Posted on: January 20, 2023
Protect Your Business Before, During & After a Fire
After three consecutive La Niña wet weather patterns, your business might not have bushfire risks front of mind.
However, vigilance is needed. Above average rainfall and devastating floods have boosted vegetation and fuel-load growth in parts of our nation.
According to the National Council for fire and emergency services (AFAC), destructive and deadly fires can still happen even though most of Australia shows ‘normal’ fire potential for this summer. As well, much of NSW, parts of Western Australia, the Northern Territory and Tasmania will have above-normal fire potential as this map shows.
It’s important to know your local conditions as bushfire seasons differ across the country, says the Bureau of Meteorology.
Fire remains one of the most common risks to businesses
Three years ago, bushfires affected 26% of Australian businesses over time, says Roy Morgan Research. Those most impacted were in NSW, Victoria and Queensland comprising eight in 10 businesses overall.
Workplace health safety and legal and financial implications may occur if your business doesn’t address bushfire risk management.
Bushfire risks to business include:
- Disruption to business continuity, including closing your doors due to fires and associated smoke issues
- Unexpected or unplanned impacts on employees
- Extended interruption to cashflow
- Inability to meet duty-of-care obligations and provide services.
Fire preparation steps
Often businesses that have survived a major bushfire had thought they were ready and prepared for the following destruction and emotional fallout. However, this was often not the case. So, please refer to these tips to improve and update your approaches.
- Identify what you’ll need to do to better prepare for bushfires
- Create an itemised checklist to deal with the gaps and weaknesses you’ve identified
- Test fire detection and protection systems equipment
- Improve your fire safety culture through updated policies and procedures for safety and emergency business planning
- Ensure you train staff to use fire extinguishers
- Regularly practice an evacuation plan
- Ensure you have plans to protect your data such as backing it up to the cloud/offsite.
Does your business premises maximise passive fire protection? The idea is to compartmentalise the building into zones to help contain or slow the fire’s spread. This means fire-rated walls, floors, shafts, ceilings, etc. Be mindful of how and where utilities enter your premises, such as through electrical and data cable, duct work, air conditioning pipes and plumbing.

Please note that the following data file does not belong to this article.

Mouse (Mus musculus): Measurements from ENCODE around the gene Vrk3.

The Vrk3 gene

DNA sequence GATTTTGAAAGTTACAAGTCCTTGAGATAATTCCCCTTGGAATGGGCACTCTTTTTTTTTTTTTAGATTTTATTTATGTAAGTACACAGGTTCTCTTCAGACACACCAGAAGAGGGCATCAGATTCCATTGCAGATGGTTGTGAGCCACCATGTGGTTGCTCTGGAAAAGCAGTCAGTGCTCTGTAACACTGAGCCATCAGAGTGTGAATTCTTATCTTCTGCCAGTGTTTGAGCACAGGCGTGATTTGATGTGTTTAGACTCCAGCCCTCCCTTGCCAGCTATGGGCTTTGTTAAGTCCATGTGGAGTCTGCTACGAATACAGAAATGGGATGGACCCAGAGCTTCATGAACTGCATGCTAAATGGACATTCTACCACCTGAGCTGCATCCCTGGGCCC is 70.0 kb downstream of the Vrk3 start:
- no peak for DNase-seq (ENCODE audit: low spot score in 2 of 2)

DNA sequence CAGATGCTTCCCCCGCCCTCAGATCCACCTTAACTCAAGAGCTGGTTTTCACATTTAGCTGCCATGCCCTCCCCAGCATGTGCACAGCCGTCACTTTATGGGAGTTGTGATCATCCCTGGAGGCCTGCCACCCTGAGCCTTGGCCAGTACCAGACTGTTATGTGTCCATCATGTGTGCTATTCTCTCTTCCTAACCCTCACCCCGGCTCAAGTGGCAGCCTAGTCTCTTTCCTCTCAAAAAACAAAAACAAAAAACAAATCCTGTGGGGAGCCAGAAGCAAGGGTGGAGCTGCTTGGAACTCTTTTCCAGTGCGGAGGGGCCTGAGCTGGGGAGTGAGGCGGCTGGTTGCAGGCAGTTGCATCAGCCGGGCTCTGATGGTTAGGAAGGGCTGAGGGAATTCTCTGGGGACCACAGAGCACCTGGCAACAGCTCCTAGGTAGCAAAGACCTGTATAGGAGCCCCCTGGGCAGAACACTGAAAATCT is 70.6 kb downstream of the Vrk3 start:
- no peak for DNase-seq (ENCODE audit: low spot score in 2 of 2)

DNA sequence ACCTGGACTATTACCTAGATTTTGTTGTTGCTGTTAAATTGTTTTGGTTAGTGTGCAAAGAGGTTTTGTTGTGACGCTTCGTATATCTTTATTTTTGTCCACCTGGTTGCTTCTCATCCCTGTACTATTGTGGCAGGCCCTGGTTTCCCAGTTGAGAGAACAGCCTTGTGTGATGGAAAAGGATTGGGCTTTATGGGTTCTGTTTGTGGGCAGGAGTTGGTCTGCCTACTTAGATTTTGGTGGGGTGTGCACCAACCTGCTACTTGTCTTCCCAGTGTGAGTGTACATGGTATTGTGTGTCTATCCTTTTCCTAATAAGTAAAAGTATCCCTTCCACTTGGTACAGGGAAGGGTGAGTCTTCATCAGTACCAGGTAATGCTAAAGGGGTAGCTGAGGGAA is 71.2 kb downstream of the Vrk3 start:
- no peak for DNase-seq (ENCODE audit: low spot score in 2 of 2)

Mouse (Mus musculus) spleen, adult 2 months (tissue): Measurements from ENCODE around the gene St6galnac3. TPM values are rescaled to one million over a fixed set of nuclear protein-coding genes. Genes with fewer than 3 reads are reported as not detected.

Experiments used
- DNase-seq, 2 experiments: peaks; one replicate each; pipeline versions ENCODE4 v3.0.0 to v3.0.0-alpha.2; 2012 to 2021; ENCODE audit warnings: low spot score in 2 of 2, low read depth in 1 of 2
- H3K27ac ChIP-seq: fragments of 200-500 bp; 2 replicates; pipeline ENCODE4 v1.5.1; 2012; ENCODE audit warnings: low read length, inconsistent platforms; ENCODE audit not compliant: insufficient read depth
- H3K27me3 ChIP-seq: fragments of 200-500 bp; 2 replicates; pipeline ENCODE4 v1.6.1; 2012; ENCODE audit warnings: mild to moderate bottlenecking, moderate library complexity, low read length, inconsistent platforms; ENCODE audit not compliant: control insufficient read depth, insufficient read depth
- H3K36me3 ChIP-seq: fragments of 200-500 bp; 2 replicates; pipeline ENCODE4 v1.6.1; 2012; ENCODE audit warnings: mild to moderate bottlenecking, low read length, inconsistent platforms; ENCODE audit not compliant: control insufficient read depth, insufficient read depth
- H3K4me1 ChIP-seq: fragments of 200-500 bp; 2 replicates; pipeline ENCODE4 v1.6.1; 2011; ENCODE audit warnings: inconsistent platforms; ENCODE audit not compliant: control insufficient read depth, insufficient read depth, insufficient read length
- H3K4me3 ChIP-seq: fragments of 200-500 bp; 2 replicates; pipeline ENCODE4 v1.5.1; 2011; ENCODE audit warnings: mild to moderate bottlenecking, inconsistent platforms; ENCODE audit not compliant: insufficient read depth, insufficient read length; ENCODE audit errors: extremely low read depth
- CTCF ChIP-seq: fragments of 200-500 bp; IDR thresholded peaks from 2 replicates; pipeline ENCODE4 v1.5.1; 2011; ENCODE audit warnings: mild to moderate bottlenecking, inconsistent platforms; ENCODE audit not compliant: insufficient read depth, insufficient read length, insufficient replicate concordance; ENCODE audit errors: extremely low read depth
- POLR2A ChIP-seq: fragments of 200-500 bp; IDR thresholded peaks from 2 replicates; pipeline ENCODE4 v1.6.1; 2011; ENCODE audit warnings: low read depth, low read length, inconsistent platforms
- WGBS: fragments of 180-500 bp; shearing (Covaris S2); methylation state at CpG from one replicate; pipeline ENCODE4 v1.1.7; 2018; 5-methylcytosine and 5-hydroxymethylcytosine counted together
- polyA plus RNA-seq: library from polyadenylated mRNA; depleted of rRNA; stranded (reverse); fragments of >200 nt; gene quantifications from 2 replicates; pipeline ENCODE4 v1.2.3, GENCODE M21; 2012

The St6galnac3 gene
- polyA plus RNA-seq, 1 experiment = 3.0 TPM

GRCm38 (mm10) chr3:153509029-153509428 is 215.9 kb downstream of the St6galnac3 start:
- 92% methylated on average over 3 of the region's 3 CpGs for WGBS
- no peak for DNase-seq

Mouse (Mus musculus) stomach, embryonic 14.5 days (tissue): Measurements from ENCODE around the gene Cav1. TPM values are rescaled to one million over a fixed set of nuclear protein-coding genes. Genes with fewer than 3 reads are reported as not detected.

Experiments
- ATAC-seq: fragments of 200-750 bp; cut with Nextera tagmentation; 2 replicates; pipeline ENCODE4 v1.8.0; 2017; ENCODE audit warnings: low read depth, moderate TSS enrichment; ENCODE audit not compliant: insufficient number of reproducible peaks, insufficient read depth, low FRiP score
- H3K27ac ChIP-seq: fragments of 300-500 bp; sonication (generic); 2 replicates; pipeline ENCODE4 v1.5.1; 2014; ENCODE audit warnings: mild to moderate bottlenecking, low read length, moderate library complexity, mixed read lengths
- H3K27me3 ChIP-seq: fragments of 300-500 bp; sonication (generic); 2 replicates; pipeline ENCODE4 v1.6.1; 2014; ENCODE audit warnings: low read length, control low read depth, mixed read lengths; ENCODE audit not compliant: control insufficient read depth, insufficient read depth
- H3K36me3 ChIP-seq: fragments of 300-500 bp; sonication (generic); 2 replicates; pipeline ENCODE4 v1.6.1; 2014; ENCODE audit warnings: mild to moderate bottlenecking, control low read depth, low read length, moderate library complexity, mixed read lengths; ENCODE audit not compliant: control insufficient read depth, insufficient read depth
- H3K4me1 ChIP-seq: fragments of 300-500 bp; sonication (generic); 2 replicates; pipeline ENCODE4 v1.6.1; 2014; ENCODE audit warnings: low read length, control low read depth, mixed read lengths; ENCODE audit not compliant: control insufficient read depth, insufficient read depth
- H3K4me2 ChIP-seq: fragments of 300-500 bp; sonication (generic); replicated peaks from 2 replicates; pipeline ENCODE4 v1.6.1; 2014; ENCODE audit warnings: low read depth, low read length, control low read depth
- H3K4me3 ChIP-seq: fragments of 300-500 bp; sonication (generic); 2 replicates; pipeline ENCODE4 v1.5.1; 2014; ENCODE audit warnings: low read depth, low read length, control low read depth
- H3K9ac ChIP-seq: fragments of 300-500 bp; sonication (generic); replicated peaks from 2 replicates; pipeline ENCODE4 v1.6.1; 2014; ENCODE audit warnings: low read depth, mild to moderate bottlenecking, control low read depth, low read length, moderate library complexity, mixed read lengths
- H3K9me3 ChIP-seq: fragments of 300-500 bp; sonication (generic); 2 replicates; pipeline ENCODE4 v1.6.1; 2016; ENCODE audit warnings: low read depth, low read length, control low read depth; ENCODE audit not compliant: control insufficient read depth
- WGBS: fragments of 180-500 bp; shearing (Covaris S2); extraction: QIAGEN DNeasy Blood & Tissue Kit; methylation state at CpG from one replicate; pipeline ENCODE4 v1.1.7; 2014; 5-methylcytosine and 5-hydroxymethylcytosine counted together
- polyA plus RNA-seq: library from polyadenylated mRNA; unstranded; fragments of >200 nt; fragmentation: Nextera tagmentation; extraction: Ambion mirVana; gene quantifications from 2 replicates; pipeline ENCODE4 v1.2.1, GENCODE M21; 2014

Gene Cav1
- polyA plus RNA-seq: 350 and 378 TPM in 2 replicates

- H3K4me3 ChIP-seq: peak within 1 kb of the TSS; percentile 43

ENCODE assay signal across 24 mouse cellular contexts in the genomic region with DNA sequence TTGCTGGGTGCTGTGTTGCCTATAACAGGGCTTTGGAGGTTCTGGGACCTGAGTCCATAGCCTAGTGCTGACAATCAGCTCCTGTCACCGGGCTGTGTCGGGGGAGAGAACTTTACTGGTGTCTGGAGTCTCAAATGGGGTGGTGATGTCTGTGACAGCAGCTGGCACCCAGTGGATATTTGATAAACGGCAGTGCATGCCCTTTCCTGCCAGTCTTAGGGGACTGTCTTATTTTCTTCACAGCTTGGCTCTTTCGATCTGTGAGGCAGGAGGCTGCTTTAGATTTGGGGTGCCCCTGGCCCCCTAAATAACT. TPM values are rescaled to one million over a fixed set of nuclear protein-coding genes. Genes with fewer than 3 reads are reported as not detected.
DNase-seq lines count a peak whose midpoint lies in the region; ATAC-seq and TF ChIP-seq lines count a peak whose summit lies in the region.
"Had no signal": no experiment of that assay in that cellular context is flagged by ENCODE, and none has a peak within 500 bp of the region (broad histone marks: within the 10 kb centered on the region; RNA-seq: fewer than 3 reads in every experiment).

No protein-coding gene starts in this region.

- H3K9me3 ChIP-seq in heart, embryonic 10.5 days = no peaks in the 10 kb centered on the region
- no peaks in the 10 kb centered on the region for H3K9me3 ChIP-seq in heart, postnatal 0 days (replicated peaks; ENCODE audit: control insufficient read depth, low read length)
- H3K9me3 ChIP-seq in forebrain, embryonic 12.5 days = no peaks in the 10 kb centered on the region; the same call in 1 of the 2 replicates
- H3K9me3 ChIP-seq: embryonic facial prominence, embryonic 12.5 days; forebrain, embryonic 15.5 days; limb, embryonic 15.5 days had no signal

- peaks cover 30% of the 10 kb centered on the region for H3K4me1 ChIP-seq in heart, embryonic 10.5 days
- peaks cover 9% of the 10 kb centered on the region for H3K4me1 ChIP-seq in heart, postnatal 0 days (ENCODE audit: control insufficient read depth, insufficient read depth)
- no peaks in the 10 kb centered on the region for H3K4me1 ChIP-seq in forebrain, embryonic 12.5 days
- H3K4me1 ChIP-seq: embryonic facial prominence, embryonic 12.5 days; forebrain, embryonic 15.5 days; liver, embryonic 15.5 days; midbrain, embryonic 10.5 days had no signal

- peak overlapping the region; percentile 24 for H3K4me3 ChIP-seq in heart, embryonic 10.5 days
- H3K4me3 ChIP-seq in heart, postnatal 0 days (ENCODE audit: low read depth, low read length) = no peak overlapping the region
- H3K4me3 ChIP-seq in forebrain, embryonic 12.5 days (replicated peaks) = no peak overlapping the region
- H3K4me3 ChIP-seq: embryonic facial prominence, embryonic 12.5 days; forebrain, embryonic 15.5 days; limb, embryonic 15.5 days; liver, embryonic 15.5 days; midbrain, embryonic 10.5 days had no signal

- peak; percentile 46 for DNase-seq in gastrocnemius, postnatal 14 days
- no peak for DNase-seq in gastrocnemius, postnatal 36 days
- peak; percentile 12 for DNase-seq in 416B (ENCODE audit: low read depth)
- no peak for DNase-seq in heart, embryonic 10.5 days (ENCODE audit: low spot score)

Be sure to check your state or territory’s fire safety installation laws for buildings, such as this one for Queensland. And, here’s a good overview of fire safety at work – including laws and regulations. Plus, get updated on the latest fire warning system.
Steps to take during a fire
When a fire approaches, have your designated fire wardens monitor and manage the situation until emergency services arrive. A typical fire safety procedure would involve calling 000, activating fire alarms and operating fire extinguishers.
If your business needs to evacuate, first aid organisation St John advises to:
- Remain calm
- Alert staff and emergency services
- Have fire wardens ensure all staff and visitors leave via a safe evacuation route to a muster point, then do a head count in an assembly area
- Close windows and doors, switch off power
- Don’t re-enter the building until authorities declare it safe to do so.
If you can’t evacuate, St John recommends you:
- Alert emergency services
- Not use lifts nor open doors if they feel warm/hot
- Turn off ventilation systems
- Place wet towels and clothing under doors, windows and vent openings to slow the spread of fire and smoke.
And after a fire
Check people are safe first and don’t enter your premises until firefighters say it’s safe. Then:
- Note in your phone or a notebook everyone you speak to, their contact details and conversations
- Photograph and video record the damage as much as possible, but avoid touching soot and dirty water which contains toxins
- Keep receipts of expenses
- Contact us, as your broker, so we can support your claim processing
- Notify your landlord or property manager if you have one
- Update your business partners, credit card companies, suppliers and clients with information
- Negotiate new deadlines, if required
- Remove valuables and secure your property from thieves
- You may need to turn off utilities and/or update providers with your contact information.
Business insurance cover for fire, storm damage, flood and major perils
Appropriate insurance can make the difference between your business being able to continue operating after a major natural disaster or not. Let us help customise a policy package that addresses your company’s risk profile.